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Interracial-Interethnic Unions and Fertility in the United States

Authors


Department of Sociology, University of Utah, 380 South 1530 East Room 301, Salt Lake City, UT 84112–0250 (vincent.fu@soc.utah.edu).

Abstract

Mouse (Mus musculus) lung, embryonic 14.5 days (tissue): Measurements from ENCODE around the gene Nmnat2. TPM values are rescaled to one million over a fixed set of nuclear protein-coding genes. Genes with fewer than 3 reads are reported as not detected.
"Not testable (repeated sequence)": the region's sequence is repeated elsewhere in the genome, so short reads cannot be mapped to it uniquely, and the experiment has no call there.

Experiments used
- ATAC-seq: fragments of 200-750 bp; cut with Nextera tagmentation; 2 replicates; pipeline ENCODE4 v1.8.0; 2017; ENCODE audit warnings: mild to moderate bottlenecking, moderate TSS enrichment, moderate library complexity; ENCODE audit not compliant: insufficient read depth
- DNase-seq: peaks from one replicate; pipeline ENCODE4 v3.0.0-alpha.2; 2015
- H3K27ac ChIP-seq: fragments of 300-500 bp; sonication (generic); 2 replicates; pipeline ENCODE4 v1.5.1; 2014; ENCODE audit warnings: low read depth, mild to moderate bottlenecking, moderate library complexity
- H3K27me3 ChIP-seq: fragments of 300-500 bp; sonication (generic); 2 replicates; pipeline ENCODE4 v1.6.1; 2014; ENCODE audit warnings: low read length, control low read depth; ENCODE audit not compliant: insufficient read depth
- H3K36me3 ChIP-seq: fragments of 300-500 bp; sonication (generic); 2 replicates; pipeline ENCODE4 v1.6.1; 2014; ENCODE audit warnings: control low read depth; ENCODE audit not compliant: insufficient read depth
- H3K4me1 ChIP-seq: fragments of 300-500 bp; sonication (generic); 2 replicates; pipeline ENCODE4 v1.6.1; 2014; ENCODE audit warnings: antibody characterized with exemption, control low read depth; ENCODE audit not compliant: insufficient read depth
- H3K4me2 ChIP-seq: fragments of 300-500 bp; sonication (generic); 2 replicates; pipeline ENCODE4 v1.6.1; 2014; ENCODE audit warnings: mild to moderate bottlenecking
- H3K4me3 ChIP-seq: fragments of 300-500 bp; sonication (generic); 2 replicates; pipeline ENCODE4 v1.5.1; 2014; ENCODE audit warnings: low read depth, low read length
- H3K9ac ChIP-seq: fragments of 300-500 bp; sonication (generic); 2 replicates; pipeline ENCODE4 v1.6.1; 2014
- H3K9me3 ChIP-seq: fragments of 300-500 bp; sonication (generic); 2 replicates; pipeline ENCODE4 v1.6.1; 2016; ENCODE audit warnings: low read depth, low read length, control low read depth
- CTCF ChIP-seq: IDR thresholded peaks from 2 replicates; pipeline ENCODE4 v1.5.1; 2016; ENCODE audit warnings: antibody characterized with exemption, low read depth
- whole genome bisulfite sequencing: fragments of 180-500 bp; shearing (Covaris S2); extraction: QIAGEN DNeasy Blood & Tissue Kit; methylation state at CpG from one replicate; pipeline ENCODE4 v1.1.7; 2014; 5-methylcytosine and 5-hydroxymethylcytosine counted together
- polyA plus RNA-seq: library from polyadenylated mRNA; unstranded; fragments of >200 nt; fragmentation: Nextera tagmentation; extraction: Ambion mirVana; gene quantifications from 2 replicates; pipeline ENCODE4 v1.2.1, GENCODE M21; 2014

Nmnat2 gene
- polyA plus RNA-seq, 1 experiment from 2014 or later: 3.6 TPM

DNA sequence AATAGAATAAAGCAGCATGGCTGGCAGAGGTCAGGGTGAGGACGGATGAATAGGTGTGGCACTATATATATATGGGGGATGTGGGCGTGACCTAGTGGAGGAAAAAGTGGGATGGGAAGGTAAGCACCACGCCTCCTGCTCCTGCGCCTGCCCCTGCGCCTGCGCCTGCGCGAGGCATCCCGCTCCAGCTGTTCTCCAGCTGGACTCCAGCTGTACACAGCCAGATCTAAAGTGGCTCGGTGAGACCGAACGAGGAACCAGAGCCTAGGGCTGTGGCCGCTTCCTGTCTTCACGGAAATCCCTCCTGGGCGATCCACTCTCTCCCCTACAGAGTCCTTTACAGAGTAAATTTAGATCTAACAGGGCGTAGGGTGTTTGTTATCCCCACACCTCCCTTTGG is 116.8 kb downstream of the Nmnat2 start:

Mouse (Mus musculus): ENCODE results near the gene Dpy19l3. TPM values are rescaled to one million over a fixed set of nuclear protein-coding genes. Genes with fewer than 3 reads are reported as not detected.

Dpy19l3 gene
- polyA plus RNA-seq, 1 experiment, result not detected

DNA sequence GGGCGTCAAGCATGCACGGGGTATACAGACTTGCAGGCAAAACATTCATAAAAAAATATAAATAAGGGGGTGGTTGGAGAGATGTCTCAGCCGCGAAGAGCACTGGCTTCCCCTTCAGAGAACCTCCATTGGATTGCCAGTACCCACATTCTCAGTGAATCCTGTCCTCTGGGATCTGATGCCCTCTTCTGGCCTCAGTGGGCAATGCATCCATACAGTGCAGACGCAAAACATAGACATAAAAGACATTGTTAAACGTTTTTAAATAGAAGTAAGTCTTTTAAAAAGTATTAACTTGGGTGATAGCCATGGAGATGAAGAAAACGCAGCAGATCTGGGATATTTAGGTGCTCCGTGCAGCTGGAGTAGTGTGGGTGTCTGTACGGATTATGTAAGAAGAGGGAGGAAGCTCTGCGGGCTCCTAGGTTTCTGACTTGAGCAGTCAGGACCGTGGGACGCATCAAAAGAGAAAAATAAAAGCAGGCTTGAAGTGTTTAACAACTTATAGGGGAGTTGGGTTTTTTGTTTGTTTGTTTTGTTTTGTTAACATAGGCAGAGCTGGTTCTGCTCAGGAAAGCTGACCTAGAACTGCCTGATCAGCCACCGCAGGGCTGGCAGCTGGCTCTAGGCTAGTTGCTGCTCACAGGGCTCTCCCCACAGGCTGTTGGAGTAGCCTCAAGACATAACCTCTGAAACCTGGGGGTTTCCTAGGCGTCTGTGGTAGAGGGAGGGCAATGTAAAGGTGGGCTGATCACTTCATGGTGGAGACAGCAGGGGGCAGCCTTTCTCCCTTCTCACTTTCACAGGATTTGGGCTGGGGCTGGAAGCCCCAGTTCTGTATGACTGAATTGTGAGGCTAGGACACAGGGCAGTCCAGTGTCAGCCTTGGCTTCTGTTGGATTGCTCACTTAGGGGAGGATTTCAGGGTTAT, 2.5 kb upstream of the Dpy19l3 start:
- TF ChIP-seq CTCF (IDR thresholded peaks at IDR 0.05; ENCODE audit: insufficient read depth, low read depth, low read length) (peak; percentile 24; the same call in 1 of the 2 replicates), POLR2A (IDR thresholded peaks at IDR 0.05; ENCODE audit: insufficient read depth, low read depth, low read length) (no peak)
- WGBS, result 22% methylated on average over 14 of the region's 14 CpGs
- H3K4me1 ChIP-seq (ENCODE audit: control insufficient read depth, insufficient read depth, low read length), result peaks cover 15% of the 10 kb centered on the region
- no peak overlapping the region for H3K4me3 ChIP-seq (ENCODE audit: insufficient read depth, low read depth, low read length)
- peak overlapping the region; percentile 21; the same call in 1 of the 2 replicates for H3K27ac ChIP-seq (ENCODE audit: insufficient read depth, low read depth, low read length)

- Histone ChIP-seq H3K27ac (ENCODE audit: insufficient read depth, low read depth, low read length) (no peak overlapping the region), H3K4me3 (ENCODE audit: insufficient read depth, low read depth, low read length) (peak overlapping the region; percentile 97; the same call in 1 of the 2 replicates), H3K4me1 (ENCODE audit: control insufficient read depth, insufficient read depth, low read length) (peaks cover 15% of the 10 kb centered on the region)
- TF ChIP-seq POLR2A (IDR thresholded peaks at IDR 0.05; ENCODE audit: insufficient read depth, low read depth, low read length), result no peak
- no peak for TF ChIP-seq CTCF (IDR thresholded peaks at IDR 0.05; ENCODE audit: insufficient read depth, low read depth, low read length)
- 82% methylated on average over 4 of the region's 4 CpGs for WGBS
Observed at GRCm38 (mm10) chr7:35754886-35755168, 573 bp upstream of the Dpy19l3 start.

How does the fertility of interracial and interethnic couples compare to the fertility of endogamous couples? If exogamous couples have transcended the boundary between them, then exogamy should not affect fertility. Alternatively, opposition to the relationship from the couple’s family and friends may reduce fertility. This study uses 2000 – 2005 American Community Survey data on married (n = 272,336) and cohabiting (n = 48,769) couples to compare the fertility of endogamous and exogamous couples. Interracial and interethnic partnering do not affect fertility for cohabiting, Black-White, Mexican-White, and Puerto Rican-White intermarried couples, but it does reduce fertility in Chinese-White and Asian Indian-White intermarriages. These results are largely consistent with the argument that intermarried couples have transcended group boundaries.

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